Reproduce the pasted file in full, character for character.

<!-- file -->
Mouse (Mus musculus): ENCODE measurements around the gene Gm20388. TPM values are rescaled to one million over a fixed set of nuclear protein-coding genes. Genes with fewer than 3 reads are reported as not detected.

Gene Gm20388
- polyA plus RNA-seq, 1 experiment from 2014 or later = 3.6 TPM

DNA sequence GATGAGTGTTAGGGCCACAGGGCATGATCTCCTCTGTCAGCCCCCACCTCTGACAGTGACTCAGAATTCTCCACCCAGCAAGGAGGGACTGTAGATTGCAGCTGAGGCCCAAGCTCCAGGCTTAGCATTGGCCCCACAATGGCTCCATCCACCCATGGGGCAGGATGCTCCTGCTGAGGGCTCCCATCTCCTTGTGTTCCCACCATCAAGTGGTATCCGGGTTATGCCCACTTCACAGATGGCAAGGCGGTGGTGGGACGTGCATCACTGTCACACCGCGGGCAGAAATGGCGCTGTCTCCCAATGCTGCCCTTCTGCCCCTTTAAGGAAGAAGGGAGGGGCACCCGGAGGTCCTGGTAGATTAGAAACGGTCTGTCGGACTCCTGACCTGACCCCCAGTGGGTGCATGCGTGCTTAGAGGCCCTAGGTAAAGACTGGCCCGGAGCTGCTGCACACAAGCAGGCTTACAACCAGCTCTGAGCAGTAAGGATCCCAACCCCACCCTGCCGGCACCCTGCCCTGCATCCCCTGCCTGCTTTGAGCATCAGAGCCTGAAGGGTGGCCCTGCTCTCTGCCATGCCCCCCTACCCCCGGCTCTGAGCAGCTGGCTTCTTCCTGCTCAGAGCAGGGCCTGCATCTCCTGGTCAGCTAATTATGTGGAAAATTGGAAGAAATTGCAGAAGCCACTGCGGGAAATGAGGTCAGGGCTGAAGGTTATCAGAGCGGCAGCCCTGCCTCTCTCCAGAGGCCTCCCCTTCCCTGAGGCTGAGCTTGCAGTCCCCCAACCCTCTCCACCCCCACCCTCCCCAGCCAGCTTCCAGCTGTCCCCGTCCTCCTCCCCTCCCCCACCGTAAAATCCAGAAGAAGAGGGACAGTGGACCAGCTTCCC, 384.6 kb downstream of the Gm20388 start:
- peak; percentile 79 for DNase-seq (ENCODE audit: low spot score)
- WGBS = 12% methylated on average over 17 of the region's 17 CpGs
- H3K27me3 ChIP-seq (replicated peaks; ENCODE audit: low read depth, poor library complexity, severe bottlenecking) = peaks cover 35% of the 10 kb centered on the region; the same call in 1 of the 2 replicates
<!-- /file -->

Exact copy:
Mouse (Mus musculus): ENCODE measurements around the gene Gm20388. TPM values are rescaled to one million over a fixed set of nuclear protein-coding genes. Genes with fewer than 3 reads are reported as not detected.

Gene Gm20388
- polyA plus RNA-seq, 1 experiment from 2014 or later = 3.6 TPM

DNA sequence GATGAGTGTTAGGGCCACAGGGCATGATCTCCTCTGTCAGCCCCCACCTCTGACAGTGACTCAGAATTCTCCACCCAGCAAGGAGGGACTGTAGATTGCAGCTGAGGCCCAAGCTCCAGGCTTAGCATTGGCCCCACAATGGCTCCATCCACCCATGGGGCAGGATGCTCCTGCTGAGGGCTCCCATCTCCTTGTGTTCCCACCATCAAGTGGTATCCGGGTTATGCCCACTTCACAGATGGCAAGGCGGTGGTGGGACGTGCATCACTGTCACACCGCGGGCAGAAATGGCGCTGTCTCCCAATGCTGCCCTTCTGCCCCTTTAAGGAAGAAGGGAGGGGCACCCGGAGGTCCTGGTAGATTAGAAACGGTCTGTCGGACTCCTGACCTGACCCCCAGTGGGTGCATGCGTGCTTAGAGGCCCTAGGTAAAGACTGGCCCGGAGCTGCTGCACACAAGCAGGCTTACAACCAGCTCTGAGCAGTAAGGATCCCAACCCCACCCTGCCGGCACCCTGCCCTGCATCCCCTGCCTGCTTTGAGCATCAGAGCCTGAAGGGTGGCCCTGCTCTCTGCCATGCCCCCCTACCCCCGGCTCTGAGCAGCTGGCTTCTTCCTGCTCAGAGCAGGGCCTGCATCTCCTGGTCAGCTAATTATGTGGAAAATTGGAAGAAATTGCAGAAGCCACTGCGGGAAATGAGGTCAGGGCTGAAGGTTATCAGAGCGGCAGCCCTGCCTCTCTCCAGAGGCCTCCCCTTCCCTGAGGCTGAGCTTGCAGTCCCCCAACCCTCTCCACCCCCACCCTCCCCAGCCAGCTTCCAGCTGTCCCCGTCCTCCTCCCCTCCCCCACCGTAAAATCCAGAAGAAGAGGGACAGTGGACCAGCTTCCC, 384.6 kb downstream of the Gm20388 start:
- peak; percentile 79 for DNase-seq (ENCODE audit: low spot score)
- WGBS = 12% methylated on average over 17 of the region's 17 CpGs
- H3K27me3 ChIP-seq (replicated peaks; ENCODE audit: low read depth, poor library complexity, severe bottlenecking) = peaks cover 35% of the 10 kb centered on the region; the same call in 1 of the 2 replicates